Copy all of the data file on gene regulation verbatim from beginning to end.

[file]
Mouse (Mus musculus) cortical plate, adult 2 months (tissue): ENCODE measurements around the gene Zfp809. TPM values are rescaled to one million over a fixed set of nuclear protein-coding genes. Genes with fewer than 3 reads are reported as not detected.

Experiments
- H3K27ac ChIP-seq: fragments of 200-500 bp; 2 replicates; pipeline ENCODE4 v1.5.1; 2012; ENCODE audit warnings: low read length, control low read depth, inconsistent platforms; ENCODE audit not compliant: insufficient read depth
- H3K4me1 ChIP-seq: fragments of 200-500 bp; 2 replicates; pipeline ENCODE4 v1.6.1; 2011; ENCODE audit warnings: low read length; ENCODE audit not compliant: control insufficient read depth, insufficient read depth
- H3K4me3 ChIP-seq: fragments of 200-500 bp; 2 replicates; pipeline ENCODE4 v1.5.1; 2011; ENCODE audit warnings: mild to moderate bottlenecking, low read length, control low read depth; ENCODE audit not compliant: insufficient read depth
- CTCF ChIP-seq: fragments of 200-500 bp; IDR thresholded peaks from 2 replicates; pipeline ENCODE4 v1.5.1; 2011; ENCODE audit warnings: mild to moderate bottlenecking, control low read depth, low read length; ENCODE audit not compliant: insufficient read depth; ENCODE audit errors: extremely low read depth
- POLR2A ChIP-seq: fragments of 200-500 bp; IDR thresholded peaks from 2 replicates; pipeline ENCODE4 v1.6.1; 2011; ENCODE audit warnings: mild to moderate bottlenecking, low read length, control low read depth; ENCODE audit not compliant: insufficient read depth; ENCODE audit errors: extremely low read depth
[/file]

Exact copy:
Mouse (Mus musculus) cortical plate, adult 2 months (tissue): ENCODE measurements around the gene Zfp809. TPM values are rescaled to one million over a fixed set of nuclear protein-coding genes. Genes with fewer than 3 reads are reported as not detected.

Experiments
- H3K27ac ChIP-seq: fragments of 200-500 bp; 2 replicates; pipeline ENCODE4 v1.5.1; 2012; ENCODE audit warnings: low read length, control low read depth, inconsistent platforms; ENCODE audit not compliant: insufficient read depth
- H3K4me1 ChIP-seq: fragments of 200-500 bp; 2 replicates; pipeline ENCODE4 v1.6.1; 2011; ENCODE audit warnings: low read length; ENCODE audit not compliant: control insufficient read depth, insufficient read depth
- H3K4me3 ChIP-seq: fragments of 200-500 bp; 2 replicates; pipeline ENCODE4 v1.5.1; 2011; ENCODE audit warnings: mild to moderate bottlenecking, low read length, control low read depth; ENCODE audit not compliant: insufficient read depth
- CTCF ChIP-seq: fragments of 200-500 bp; IDR thresholded peaks from 2 replicates; pipeline ENCODE4 v1.5.1; 2011; ENCODE audit warnings: mild to moderate bottlenecking, control low read depth, low read length; ENCODE audit not compliant: insufficient read depth; ENCODE audit errors: extremely low read depth
- POLR2A ChIP-seq: fragments of 200-500 bp; IDR thresholded peaks from 2 replicates; pipeline ENCODE4 v1.6.1; 2011; ENCODE audit warnings: mild to moderate bottlenecking, low read length, control low read depth; ENCODE audit not compliant: insufficient read depth; ENCODE audit errors: extremely low read depth